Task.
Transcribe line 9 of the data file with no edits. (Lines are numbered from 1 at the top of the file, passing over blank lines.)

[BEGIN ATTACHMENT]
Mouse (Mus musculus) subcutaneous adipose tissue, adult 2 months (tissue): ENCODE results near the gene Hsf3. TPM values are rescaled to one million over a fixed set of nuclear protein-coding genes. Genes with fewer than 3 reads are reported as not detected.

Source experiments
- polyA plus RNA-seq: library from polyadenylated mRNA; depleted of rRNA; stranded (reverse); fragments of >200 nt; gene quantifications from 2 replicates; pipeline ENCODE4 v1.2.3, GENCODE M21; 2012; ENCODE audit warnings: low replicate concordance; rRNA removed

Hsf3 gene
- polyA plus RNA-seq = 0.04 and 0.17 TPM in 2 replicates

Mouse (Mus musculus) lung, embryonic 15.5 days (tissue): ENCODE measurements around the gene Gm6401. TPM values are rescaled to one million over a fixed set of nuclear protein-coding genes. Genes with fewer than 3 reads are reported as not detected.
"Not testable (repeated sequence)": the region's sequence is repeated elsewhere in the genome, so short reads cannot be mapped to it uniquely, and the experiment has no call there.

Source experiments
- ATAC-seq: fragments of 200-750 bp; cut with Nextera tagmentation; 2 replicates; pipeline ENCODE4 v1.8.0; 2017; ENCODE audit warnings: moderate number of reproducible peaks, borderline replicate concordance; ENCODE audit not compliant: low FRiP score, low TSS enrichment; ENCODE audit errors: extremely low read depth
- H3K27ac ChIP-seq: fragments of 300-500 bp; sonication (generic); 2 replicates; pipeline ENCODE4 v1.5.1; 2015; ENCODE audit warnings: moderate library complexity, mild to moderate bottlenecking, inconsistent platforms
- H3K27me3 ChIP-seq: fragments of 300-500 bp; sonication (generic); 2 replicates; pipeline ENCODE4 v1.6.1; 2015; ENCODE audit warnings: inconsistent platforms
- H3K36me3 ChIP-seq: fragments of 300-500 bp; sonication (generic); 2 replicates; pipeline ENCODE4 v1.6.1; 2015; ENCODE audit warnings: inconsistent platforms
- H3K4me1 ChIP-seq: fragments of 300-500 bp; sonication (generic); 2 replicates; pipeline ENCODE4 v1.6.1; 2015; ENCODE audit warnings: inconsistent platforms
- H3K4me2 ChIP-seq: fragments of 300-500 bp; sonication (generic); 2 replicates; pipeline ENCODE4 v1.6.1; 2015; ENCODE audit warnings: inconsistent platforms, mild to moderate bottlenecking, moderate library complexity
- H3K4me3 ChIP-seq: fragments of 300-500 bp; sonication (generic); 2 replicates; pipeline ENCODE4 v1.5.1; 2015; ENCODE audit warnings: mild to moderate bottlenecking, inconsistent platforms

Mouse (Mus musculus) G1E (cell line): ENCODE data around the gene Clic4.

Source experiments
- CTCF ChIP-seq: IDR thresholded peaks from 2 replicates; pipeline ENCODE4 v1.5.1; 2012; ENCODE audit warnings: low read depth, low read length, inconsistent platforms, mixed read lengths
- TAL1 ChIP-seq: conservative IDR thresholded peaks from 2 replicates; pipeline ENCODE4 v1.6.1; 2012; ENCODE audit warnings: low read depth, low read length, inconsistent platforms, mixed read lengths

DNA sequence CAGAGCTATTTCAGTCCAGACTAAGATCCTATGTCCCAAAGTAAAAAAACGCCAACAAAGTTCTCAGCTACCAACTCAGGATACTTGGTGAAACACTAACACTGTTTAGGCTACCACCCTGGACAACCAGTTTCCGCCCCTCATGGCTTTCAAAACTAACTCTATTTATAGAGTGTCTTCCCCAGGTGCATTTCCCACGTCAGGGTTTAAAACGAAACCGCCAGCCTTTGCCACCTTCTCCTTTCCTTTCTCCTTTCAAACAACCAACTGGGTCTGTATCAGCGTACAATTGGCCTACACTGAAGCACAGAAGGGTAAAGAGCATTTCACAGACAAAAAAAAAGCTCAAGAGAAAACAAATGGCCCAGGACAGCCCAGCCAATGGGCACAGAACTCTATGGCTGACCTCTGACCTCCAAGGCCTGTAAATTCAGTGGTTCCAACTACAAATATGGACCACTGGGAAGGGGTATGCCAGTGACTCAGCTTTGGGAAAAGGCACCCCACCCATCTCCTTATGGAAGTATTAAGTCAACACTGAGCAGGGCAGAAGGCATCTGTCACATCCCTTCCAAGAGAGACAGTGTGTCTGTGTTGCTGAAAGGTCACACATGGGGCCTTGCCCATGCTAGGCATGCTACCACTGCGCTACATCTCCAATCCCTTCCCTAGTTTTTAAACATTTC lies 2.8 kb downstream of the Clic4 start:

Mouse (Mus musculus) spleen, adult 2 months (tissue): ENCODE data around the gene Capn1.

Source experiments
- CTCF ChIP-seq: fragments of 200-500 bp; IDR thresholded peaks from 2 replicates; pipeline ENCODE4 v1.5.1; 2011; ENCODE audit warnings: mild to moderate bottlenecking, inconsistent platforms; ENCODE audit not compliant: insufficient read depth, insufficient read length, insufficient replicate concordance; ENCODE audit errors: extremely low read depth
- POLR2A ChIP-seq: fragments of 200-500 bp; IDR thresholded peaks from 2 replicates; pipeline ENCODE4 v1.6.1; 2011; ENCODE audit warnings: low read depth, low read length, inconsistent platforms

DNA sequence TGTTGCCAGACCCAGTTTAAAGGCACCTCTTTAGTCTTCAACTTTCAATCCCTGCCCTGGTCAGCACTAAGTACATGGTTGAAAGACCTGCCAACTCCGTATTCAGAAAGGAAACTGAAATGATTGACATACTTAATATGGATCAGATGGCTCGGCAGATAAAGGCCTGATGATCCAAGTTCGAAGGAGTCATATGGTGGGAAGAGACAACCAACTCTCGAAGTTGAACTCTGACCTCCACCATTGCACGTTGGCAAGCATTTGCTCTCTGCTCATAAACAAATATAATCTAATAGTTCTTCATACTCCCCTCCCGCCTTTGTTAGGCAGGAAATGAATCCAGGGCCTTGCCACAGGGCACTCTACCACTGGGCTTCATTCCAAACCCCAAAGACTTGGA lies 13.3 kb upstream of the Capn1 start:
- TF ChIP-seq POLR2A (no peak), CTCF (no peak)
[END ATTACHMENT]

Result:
- ATAC-seq: fragments of 200-750 bp; cut with Nextera tagmentation; 2 replicates; pipeline ENCODE4 v1.8.0; 2017; ENCODE audit warnings: moderate number of reproducible peaks, borderline replicate concordance; ENCODE audit not compliant: low FRiP score, low TSS enrichment; ENCODE audit errors: extremely low read depth